Tropical water lilies cannot survive freezing. They are often fragrant and the flowers come in blue and purple shades that are not found in hardy water lilies. Some even bloom at night. The leaves have scalloped edges and are often mottled in red tones. They require warm water, at least a half day of full sun, and around a foot of water over the crown.
Froebeli - A hardy, red lily that can stand the heat that might build up in a small container.
Joanne Pring - A hardy, miniature, pink water lily with green leaves.
Tetragona - A hardy, miniature, white water lily with red mottling on the leaves.
Helvola - A hardy, miniature, yellow water lily with red mottling on the leaves.
Yellow Pigmy - A hardy miniature that is a prolific and consistent bloomer.
Hilary - A tropical, day blooming, pink water lily with green leaves.
Red Flare - A tropical, night blooming, red water lily with maroon leaves.
Momo Botan Lotus - Grows to a height of 24" with rose blooms July - September.
Wan-er Hong Lotus - Grows to a height of 12" with white blooms June - September.
Depending on the species, some of these plants like to always have several inches of water over the crown of the plant, while others can easily tolerate merely damp garden soil around the roots. Planting shoreline plants in a container water garden should take into account how much water over the root system the plant prefers.
Arrowhead (Sagittaria sp.) Green arrowhead shaped leaves. White, one-inch flowers five or ten to a stalk. Grows from 12-48 inches tall, in sun to part shade, in streams and along shores in shallow water.
Creeping Jenny (Lysimachia nummularia). Grown for its ground-cover-like creeping runners that hang over the sides of containers. Enjoys shallow water conditions and tolerates bright, indirect light or partial shade.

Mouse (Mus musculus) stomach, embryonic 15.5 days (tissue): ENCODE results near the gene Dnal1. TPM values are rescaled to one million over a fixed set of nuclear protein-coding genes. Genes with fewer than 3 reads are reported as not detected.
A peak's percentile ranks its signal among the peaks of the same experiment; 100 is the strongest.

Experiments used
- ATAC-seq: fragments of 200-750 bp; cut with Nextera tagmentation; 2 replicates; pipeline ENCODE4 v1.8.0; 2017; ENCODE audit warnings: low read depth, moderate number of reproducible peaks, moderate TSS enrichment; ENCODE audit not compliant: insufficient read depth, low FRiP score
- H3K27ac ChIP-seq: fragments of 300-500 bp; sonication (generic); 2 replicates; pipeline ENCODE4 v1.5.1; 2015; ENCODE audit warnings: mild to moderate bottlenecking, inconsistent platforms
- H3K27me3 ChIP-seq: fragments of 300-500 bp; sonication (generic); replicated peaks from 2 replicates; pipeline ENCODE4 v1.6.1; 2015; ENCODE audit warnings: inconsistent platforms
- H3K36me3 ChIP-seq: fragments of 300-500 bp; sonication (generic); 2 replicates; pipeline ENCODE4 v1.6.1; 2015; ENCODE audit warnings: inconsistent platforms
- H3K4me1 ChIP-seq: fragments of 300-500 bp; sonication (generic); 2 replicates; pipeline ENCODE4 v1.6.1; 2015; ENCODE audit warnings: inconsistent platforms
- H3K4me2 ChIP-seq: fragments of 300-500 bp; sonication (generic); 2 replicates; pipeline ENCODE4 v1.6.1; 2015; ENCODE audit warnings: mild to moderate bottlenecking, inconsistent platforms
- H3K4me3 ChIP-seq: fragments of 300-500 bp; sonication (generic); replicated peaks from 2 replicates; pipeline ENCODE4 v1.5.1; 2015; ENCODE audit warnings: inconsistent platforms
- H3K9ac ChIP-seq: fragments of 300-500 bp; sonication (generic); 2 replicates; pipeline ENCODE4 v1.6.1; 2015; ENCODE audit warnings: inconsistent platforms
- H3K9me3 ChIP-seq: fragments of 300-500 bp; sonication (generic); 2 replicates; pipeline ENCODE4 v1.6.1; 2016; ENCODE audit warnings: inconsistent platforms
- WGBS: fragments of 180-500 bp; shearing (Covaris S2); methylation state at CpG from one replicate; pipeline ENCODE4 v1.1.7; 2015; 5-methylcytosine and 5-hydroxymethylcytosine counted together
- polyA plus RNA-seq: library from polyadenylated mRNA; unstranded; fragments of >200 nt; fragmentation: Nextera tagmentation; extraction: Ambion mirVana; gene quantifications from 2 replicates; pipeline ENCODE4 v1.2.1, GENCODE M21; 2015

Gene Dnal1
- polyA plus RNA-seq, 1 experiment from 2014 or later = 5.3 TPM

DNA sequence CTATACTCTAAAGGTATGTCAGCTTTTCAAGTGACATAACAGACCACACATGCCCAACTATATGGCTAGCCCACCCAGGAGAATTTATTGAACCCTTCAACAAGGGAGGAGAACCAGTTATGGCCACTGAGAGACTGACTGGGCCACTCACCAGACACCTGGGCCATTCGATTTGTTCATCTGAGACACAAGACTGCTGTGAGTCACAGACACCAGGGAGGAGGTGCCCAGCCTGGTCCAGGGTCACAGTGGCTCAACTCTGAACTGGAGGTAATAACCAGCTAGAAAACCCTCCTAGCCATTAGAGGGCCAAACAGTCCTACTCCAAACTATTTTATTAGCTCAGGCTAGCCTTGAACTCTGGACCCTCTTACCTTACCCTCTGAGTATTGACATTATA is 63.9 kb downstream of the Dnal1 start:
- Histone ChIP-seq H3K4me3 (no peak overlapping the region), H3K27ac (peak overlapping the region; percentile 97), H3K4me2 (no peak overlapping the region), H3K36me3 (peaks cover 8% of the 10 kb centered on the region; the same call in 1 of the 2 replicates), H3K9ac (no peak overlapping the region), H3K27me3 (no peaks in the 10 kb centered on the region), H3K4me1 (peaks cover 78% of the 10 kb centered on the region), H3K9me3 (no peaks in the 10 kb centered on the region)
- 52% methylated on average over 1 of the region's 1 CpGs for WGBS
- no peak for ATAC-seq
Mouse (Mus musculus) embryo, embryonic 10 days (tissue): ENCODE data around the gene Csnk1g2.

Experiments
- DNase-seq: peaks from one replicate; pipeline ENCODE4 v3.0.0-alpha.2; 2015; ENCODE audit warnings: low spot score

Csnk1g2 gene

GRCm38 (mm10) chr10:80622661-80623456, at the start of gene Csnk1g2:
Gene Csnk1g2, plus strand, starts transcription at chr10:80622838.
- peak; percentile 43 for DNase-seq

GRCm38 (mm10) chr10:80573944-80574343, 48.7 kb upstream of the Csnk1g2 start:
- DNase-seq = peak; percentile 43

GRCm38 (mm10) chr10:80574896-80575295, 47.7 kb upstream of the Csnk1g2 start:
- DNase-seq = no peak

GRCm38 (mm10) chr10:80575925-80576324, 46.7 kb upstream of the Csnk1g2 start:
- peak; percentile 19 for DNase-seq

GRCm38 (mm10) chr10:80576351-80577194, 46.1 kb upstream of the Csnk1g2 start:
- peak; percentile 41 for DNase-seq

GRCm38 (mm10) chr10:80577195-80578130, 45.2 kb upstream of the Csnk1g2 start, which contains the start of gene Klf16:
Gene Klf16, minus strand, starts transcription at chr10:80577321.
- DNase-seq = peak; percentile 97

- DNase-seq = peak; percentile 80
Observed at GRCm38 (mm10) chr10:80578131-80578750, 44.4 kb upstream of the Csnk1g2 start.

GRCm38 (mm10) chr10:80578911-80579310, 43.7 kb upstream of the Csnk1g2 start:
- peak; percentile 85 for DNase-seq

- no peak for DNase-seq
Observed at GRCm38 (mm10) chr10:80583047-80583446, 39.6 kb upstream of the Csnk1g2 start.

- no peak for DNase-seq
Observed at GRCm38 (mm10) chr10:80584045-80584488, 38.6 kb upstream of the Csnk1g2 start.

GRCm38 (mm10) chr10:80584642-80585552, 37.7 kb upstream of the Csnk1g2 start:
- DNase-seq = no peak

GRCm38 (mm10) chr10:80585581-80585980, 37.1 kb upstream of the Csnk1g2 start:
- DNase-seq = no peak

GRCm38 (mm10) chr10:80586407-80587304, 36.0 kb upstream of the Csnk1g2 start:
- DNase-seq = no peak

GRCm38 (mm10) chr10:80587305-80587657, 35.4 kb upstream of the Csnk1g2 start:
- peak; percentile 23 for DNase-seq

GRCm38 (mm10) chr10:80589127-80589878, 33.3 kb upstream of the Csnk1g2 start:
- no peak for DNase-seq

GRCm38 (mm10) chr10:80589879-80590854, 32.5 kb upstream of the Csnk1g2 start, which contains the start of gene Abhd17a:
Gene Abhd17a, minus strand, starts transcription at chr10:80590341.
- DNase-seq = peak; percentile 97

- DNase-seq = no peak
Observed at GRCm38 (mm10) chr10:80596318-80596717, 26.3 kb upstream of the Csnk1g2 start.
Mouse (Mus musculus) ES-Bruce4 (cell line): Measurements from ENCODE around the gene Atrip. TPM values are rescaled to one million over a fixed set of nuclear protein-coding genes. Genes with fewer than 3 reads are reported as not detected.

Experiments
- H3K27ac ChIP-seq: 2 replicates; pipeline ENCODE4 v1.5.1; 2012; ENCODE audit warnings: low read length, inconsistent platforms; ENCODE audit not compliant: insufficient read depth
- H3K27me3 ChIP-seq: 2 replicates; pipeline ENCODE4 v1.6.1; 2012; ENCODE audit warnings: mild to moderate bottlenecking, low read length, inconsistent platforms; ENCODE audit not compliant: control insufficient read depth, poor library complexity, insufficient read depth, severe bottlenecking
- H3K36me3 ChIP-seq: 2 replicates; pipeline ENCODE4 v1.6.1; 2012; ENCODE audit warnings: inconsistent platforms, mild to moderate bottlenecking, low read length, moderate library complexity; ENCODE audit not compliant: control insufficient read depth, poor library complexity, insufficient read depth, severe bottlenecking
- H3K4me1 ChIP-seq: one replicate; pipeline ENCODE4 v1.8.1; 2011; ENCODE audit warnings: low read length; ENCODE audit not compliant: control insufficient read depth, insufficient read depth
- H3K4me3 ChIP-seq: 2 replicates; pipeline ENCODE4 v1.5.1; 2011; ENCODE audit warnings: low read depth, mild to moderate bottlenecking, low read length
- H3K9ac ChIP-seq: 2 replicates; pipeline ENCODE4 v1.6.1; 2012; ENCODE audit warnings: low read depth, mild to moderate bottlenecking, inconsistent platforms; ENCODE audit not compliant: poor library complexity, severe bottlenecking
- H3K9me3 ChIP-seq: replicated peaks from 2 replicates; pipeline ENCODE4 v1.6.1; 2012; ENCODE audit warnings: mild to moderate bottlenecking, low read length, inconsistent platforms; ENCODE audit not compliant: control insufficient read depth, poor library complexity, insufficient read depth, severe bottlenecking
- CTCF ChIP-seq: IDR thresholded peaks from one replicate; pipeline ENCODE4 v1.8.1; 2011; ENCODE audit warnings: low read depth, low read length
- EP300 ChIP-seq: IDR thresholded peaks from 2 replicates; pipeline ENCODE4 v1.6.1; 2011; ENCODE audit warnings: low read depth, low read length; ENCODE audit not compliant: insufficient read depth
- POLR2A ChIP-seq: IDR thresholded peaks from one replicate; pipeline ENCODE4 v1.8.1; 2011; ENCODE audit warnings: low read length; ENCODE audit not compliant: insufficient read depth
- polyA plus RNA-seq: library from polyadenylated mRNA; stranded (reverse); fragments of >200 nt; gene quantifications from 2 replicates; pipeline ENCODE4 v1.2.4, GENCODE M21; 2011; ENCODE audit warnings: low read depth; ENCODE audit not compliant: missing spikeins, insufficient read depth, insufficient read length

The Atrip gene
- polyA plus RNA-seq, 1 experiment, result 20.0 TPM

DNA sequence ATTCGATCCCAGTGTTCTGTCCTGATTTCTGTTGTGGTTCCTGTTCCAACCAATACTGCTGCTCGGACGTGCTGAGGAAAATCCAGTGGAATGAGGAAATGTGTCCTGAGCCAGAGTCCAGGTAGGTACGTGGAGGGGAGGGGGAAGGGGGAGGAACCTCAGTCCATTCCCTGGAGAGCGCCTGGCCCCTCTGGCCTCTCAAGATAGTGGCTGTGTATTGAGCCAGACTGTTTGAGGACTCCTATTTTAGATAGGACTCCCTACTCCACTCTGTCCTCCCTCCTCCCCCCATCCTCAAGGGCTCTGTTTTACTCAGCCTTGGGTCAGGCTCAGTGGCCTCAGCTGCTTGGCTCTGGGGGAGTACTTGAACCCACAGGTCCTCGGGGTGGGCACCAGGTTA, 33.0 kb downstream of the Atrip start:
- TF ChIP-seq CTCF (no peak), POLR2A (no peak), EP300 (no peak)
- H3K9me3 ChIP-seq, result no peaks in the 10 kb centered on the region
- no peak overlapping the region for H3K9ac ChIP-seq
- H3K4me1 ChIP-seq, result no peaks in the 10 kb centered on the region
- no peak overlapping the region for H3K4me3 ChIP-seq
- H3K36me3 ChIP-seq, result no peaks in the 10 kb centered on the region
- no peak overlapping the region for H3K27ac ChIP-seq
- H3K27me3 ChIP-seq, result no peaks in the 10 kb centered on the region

Blue Flag Iris (Iris versicolor) Blue flowers in late spring with flat foliage. Grows from 24-30 inches tall and will tolerate full sun to part shade. Tolerates several inches of water over the crown to just moist garden soil.
Houttuynia "Chameleon" (Houttuynia cordata) Multicolored leaves of red, cream, pink, and green. Perennial creeping plant that grows to six inches tall. Grows well in part shade and hangs over the sides of water garden containers.
Dwarf Papyrus (Cyperus isocladus) Green grass-like foliage in an umbrella shape on top of a stalk. Flowers amidst the leaves are not showy. Grows 12-18 inches tall and tolerates sun to part shade. Needs to stay wet and will not tolerate cold weather.
Water Canna Many flower colors are borne on top of three to five foot tall stalks of wide green leaves. Some have red or multi-colored leaves. Grows in moist soil to three inches of water.
Taro Huge green leaves up to seven feet tall. Tropical that tolerates shade. Grows in damp soil to submerged several inches.
Corkscrew Rush (Juncus effusus) Interesting twisted and curled wiry leaf. Grows to 24" tall and tolerates full sun to part shade. Prefers one to three inches of water over the crown.